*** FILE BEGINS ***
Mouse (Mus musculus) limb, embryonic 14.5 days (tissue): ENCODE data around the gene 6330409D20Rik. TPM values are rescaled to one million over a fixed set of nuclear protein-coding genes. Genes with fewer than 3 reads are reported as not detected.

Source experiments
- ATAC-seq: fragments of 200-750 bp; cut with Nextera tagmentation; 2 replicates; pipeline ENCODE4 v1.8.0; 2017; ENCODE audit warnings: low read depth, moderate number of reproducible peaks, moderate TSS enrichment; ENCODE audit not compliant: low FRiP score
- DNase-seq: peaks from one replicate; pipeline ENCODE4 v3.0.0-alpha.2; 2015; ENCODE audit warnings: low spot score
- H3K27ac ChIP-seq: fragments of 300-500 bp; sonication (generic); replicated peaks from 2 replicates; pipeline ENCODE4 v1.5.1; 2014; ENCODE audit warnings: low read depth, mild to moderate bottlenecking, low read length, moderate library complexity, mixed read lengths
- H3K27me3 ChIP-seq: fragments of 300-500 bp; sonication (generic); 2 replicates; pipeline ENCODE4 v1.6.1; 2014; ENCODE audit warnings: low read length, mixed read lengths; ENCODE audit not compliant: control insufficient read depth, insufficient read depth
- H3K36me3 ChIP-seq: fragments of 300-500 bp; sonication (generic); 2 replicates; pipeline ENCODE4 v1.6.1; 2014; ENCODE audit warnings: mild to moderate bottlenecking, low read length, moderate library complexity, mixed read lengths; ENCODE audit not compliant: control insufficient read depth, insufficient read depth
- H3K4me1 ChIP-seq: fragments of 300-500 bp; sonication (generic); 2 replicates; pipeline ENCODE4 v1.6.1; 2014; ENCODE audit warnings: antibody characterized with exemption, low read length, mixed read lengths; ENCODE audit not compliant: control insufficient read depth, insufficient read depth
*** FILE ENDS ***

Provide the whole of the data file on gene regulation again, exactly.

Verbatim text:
Mouse (Mus musculus) limb, embryonic 14.5 days (tissue): ENCODE data around the gene 6330409D20Rik. TPM values are rescaled to one million over a fixed set of nuclear protein-coding genes. Genes with fewer than 3 reads are reported as not detected.

Source experiments
- ATAC-seq: fragments of 200-750 bp; cut with Nextera tagmentation; 2 replicates; pipeline ENCODE4 v1.8.0; 2017; ENCODE audit warnings: low read depth, moderate number of reproducible peaks, moderate TSS enrichment; ENCODE audit not compliant: low FRiP score
- DNase-seq: peaks from one replicate; pipeline ENCODE4 v3.0.0-alpha.2; 2015; ENCODE audit warnings: low spot score
- H3K27ac ChIP-seq: fragments of 300-500 bp; sonication (generic); replicated peaks from 2 replicates; pipeline ENCODE4 v1.5.1; 2014; ENCODE audit warnings: low read depth, mild to moderate bottlenecking, low read length, moderate library complexity, mixed read lengths
- H3K27me3 ChIP-seq: fragments of 300-500 bp; sonication (generic); 2 replicates; pipeline ENCODE4 v1.6.1; 2014; ENCODE audit warnings: low read length, mixed read lengths; ENCODE audit not compliant: control insufficient read depth, insufficient read depth
- H3K36me3 ChIP-seq: fragments of 300-500 bp; sonication (generic); 2 replicates; pipeline ENCODE4 v1.6.1; 2014; ENCODE audit warnings: mild to moderate bottlenecking, low read length, moderate library complexity, mixed read lengths; ENCODE audit not compliant: control insufficient read depth, insufficient read depth
- H3K4me1 ChIP-seq: fragments of 300-500 bp; sonication (generic); 2 replicates; pipeline ENCODE4 v1.6.1; 2014; ENCODE audit warnings: antibody characterized with exemption, low read length, mixed read lengths; ENCODE audit not compliant: control insufficient read depth, insufficient read depth